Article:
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Short-term, restrictive diets just don’t work as long-term weight loss solutions. As soon as your diet proves unsustainable within your everyday life, you regain the weight you’ve lost while dieting, negatively impacting your biological and psychological systems as well. Sound familiar?

 

In Fighting Fat: Break the Dieting Cycle and Get Healthy for Life!, wellness expert and best-selling author Dr. Steven Lamm reveals why it’s more important to gain health than to simply lose pounds. With Dr. Lamm’s individualized approach to weight reduction that’s based on your unique lifestyle, biology, and risk factors, you can start to improve your overall well-being while greatly reducing your risk of countless health complications.

 

Groundbreaking advancements in the rapidly evolving science behind weight loss have generated many new options for people who struggle to manage their weight. From understanding the effects of prescription and over-the-counter medications to making decisions about bariatric surgery, Fighting Fat delivers Dr. Lamm’s authoritative insights and analysis of the most current and comprehensive information available.


 


 

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Health Tip: Heartburn or GERD?

Heartburn or GERD?

Heartburn. The burning sensation in the chest we experience following an occasional heavy meal or period of stress. Heartburn pain is the result of stomach acid washing up into the esophagus as a result of impaired digestion. Heartburn is a common issue, and for most of us, natural supplements such as enzymes are quite helpful for the occasional acid indigestion and discomfort.

If you experience heartburn frequently, please consult with your doctor as this may indicate a larger and more serious problem known as GERD, or Gastroesophageal Reflux Disease. GERD is a disease condition often associated with irritable bowel syndrome. Symptoms of GERD should not be ignored as they can affect the quality of your life, cause bleeding strictures of the esophagus and worst of all, cancer.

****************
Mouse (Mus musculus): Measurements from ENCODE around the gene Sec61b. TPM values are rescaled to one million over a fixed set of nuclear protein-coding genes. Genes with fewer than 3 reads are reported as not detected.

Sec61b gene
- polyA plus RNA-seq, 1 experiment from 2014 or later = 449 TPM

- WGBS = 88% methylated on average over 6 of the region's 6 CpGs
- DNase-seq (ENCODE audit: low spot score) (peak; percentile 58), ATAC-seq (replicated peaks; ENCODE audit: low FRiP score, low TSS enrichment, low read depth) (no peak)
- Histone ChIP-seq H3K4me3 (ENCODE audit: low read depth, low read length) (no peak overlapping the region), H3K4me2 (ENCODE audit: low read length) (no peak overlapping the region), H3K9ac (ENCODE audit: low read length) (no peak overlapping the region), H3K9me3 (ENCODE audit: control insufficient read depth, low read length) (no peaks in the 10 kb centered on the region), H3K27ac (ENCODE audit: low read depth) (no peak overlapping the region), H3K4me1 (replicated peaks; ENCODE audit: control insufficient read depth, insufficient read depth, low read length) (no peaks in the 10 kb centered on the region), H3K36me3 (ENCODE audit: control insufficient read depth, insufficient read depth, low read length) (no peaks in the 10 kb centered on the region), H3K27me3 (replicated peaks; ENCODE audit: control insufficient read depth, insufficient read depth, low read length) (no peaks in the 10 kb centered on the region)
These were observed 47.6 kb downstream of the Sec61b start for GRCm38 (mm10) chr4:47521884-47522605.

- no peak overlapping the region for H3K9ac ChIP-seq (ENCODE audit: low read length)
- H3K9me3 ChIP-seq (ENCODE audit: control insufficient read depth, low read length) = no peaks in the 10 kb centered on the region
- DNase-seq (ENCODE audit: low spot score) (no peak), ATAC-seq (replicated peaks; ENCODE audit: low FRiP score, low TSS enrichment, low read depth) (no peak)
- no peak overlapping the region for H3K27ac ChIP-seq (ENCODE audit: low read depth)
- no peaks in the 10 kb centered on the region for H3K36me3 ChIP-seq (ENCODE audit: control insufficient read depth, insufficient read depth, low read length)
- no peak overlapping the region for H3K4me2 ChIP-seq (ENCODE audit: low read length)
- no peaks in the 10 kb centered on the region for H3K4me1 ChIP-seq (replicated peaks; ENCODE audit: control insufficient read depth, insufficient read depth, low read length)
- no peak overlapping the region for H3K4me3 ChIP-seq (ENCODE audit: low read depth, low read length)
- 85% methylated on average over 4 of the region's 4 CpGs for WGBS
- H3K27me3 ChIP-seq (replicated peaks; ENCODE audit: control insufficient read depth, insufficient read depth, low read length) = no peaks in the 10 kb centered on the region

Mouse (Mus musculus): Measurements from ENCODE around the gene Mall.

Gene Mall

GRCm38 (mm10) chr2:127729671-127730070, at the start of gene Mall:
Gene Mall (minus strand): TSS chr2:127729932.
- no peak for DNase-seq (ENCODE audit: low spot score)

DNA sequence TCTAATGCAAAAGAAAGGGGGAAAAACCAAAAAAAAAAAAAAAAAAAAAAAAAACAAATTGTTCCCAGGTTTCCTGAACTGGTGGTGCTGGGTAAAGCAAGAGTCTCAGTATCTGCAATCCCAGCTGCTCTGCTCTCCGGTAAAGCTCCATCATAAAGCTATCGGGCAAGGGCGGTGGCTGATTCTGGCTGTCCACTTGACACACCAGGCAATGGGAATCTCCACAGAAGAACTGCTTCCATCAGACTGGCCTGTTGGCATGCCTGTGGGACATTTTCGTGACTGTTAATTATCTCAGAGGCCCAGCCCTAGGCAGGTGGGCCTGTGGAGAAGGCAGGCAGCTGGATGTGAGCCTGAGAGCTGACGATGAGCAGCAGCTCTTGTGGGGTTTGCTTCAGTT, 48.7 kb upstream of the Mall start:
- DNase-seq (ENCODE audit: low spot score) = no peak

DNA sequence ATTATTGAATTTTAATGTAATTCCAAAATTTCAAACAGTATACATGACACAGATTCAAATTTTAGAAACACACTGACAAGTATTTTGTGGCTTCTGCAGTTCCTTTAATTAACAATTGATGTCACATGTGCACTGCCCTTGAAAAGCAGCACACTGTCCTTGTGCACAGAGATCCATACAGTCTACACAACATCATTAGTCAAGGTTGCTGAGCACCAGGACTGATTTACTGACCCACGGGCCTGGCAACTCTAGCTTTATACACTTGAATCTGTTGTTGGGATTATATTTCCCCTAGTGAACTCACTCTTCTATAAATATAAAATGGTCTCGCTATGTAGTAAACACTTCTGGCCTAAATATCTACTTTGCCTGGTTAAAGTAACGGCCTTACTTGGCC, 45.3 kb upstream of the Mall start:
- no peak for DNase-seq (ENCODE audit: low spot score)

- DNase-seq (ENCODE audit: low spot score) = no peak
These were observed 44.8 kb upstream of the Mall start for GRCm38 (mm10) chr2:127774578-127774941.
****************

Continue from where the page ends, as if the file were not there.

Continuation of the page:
Endoscopy is one method of diagnosis for the condition, but should be reserved for more severe and less responsive cases. The consensus is that the procedure has been overused. For many, lifestyle changes are very effective for treating GERD, primarily weight loss, avoiding smoking and reducing alcohol intake. Examine your diet and investigate potential dietary triggers or food intolerances. In certain cases prescription drugs may be required.

In her presentation in May, 2012, in Digestive Disease Week (DDW) 2012, author Rebecca M. Lovell, MD, from Leeds Gastroenterology Institute in the United Kingdom, indicated that prevalence of GERD is 4 times higher among people with IBS. Read more about that meta-analysis here. 

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Steven Lamm, MD

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